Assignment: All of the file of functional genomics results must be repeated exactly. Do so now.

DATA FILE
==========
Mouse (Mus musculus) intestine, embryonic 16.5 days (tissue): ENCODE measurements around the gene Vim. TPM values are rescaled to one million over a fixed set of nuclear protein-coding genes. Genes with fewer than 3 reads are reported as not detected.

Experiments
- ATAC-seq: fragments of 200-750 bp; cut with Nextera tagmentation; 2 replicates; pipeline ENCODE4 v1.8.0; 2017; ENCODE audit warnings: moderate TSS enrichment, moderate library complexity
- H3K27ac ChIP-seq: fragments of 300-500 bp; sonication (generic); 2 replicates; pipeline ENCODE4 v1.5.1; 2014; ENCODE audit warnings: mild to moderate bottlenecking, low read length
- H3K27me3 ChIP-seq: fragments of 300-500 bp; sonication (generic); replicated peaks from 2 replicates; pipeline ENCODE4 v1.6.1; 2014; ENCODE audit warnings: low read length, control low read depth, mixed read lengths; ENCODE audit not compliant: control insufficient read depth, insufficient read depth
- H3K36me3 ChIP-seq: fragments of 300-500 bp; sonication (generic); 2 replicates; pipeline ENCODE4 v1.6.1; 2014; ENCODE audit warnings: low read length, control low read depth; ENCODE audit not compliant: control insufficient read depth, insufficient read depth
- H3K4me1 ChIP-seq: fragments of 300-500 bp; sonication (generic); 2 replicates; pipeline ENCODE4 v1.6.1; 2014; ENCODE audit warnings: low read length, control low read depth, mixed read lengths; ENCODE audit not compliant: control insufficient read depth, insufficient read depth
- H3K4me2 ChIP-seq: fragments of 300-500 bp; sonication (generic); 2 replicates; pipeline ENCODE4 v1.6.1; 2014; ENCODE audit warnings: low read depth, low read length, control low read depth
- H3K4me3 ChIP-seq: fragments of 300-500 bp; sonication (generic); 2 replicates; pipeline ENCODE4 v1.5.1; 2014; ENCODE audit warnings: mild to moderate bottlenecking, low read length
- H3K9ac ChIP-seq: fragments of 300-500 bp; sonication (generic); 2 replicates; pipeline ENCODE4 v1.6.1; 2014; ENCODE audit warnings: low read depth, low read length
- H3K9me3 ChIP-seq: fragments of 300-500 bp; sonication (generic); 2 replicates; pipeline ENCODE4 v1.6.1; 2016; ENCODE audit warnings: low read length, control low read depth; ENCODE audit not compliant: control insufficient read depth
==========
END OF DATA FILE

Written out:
Mouse (Mus musculus) intestine, embryonic 16.5 days (tissue): ENCODE measurements around the gene Vim. TPM values are rescaled to one million over a fixed set of nuclear protein-coding genes. Genes with fewer than 3 reads are reported as not detected.

Experiments
- ATAC-seq: fragments of 200-750 bp; cut with Nextera tagmentation; 2 replicates; pipeline ENCODE4 v1.8.0; 2017; ENCODE audit warnings: moderate TSS enrichment, moderate library complexity
- H3K27ac ChIP-seq: fragments of 300-500 bp; sonication (generic); 2 replicates; pipeline ENCODE4 v1.5.1; 2014; ENCODE audit warnings: mild to moderate bottlenecking, low read length
- H3K27me3 ChIP-seq: fragments of 300-500 bp; sonication (generic); replicated peaks from 2 replicates; pipeline ENCODE4 v1.6.1; 2014; ENCODE audit warnings: low read length, control low read depth, mixed read lengths; ENCODE audit not compliant: control insufficient read depth, insufficient read depth
- H3K36me3 ChIP-seq: fragments of 300-500 bp; sonication (generic); 2 replicates; pipeline ENCODE4 v1.6.1; 2014; ENCODE audit warnings: low read length, control low read depth; ENCODE audit not compliant: control insufficient read depth, insufficient read depth
- H3K4me1 ChIP-seq: fragments of 300-500 bp; sonication (generic); 2 replicates; pipeline ENCODE4 v1.6.1; 2014; ENCODE audit warnings: low read length, control low read depth, mixed read lengths; ENCODE audit not compliant: control insufficient read depth, insufficient read depth
- H3K4me2 ChIP-seq: fragments of 300-500 bp; sonication (generic); 2 replicates; pipeline ENCODE4 v1.6.1; 2014; ENCODE audit warnings: low read depth, low read length, control low read depth
- H3K4me3 ChIP-seq: fragments of 300-500 bp; sonication (generic); 2 replicates; pipeline ENCODE4 v1.5.1; 2014; ENCODE audit warnings: mild to moderate bottlenecking, low read length
- H3K9ac ChIP-seq: fragments of 300-500 bp; sonication (generic); 2 replicates; pipeline ENCODE4 v1.6.1; 2014; ENCODE audit warnings: low read depth, low read length
- H3K9me3 ChIP-seq: fragments of 300-500 bp; sonication (generic); 2 replicates; pipeline ENCODE4 v1.6.1; 2016; ENCODE audit warnings: low read length, control low read depth; ENCODE audit not compliant: control insufficient read depth